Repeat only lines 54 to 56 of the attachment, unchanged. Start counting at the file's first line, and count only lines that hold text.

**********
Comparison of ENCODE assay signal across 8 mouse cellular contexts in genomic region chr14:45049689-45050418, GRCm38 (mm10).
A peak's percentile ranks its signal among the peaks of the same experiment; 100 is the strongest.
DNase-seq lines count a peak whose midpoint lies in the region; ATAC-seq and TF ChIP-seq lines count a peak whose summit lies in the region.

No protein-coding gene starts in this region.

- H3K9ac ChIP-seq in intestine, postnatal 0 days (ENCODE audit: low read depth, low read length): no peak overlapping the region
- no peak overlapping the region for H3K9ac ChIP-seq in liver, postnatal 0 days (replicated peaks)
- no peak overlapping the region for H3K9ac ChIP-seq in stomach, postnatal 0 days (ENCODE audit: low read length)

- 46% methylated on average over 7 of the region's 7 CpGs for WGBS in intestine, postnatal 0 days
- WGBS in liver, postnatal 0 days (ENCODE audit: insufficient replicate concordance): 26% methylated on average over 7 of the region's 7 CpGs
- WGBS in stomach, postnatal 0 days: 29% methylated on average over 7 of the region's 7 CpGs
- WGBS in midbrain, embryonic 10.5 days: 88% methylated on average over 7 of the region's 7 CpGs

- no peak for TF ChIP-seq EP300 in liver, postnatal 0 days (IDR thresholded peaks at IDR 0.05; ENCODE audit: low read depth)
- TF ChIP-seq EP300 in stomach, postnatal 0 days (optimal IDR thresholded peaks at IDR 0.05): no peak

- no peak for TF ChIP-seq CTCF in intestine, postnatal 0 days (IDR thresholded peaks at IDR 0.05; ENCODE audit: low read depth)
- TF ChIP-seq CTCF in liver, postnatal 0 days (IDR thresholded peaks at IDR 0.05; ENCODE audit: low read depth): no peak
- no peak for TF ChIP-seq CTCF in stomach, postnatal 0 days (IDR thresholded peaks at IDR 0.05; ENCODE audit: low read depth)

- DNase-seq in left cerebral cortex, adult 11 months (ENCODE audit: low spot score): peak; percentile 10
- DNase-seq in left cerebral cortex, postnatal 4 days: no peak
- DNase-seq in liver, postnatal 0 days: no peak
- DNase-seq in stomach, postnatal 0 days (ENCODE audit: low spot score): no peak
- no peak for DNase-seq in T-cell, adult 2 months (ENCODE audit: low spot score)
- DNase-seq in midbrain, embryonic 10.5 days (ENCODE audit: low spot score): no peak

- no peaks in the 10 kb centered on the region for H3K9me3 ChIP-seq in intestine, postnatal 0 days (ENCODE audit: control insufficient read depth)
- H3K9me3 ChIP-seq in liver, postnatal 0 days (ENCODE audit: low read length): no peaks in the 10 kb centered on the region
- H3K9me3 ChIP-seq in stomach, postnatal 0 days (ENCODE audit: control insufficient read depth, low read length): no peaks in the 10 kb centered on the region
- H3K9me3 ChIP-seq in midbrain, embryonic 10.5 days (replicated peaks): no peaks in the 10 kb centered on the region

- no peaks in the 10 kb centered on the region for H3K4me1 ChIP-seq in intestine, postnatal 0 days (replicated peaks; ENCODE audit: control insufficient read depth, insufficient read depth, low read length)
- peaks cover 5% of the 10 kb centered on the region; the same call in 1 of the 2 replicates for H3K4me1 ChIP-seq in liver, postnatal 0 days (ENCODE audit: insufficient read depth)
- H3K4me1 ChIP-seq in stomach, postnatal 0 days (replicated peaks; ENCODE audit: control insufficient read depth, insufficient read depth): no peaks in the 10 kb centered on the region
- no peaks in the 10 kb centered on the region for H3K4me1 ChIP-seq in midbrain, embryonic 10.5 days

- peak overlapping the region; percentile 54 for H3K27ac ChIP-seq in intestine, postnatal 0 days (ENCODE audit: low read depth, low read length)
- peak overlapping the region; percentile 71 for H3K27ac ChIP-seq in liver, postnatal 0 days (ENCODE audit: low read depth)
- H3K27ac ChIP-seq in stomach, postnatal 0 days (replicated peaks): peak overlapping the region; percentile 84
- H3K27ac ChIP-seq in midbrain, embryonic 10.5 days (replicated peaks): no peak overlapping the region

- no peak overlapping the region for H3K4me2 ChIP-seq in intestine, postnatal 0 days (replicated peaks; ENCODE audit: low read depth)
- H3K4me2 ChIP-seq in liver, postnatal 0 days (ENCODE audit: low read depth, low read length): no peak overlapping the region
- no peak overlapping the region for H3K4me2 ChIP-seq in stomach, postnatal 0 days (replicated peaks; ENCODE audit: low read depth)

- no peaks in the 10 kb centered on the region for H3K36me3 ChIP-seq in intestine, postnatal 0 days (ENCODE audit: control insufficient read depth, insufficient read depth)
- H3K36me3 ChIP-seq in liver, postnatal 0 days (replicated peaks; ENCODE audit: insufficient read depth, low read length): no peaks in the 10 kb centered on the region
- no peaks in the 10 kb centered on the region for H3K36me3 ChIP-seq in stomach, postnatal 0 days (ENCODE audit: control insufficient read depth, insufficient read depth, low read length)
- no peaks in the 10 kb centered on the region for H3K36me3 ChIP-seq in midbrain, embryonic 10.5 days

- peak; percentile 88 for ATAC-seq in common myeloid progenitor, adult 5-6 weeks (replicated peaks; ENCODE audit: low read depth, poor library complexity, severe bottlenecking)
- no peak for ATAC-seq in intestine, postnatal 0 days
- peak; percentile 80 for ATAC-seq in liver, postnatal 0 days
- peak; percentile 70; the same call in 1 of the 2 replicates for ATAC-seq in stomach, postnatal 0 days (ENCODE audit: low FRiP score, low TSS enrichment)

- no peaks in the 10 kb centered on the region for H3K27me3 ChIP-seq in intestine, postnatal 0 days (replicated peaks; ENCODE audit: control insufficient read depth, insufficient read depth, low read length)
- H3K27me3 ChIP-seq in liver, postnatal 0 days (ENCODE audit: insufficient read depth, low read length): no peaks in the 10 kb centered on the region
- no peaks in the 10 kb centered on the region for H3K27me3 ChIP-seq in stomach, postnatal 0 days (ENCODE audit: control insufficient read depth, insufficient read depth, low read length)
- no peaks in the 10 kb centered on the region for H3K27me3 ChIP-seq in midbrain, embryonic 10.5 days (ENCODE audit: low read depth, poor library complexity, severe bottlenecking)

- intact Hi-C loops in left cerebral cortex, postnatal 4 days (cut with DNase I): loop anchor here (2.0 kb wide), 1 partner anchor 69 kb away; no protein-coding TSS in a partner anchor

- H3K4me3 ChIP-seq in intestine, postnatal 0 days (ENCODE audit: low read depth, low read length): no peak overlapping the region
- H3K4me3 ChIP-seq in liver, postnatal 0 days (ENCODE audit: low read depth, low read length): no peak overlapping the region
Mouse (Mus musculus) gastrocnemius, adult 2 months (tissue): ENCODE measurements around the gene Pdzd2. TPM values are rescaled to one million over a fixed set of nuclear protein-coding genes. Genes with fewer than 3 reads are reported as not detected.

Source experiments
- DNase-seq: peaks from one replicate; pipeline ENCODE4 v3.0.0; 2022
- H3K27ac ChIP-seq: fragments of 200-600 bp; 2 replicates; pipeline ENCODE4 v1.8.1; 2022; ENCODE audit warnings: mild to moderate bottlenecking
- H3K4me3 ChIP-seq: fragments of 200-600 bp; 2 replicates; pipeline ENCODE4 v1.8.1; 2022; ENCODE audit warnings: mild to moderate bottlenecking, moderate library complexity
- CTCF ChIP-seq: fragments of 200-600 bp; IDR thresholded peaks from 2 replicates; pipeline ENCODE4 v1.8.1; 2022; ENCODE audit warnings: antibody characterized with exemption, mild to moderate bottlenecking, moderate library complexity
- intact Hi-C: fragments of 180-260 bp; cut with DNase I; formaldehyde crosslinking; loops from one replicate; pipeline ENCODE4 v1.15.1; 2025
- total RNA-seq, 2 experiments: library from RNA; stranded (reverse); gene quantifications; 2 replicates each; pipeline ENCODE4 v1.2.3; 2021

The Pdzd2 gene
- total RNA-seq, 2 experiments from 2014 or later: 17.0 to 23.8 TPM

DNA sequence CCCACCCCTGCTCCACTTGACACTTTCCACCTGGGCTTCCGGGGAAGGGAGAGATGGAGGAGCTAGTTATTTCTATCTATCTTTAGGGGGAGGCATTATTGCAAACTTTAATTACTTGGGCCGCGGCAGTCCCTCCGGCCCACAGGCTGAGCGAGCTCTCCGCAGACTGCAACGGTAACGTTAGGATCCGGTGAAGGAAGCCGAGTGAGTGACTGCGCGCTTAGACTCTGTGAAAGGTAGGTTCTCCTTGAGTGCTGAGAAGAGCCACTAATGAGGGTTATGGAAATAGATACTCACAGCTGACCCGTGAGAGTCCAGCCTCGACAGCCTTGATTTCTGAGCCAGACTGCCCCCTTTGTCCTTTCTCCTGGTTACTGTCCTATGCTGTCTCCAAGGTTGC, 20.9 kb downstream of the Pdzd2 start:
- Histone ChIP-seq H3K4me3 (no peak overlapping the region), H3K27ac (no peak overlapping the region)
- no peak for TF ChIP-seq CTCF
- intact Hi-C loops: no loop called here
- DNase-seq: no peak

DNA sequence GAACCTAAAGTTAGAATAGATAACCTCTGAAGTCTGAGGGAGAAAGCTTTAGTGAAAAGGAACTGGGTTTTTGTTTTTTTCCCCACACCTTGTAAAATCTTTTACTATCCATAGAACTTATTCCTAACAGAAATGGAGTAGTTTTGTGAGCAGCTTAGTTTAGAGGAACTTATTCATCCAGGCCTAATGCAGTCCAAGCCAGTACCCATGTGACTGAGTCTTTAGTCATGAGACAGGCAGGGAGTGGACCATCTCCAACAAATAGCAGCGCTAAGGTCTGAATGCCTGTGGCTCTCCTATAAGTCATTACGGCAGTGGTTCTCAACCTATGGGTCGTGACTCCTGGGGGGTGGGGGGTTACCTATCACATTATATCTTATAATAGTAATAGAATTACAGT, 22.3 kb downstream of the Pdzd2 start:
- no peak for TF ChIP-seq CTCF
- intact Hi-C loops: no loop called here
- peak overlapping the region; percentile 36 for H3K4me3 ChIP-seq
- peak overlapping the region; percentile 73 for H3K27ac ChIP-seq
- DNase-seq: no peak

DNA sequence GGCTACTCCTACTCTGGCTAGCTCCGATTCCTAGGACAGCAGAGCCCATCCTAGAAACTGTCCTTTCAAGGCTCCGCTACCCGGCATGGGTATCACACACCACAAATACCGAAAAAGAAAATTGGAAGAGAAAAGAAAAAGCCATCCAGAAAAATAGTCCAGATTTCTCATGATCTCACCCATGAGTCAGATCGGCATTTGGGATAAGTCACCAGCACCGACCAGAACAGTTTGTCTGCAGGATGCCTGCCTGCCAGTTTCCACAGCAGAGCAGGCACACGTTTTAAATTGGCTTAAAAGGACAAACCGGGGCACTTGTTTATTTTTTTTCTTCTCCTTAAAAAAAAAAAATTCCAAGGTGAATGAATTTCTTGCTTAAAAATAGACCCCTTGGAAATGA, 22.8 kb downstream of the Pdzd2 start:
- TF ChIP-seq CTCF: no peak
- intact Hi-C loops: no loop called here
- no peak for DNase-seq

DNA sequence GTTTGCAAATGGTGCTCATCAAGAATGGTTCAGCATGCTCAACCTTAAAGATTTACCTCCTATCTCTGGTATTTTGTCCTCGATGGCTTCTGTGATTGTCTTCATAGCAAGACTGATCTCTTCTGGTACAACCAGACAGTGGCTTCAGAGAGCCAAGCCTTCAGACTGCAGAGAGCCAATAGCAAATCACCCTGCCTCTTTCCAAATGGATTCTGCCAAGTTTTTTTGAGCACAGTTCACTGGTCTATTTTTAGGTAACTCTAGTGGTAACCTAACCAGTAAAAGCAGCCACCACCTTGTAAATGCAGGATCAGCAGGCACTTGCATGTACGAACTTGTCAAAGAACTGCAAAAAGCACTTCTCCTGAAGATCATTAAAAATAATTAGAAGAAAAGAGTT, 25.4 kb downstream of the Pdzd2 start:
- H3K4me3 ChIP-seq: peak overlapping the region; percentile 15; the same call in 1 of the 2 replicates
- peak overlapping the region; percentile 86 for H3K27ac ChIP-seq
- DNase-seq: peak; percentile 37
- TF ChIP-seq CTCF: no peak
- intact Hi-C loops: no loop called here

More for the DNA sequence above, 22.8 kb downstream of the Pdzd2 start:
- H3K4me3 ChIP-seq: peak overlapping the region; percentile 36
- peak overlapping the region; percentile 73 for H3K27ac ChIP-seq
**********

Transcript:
Source experiments
- DNase-seq: peaks from one replicate; pipeline ENCODE4 v3.0.0; 2022
- H3K27ac ChIP-seq: fragments of 200-600 bp; 2 replicates; pipeline ENCODE4 v1.8.1; 2022; ENCODE audit warnings: mild to moderate bottlenecking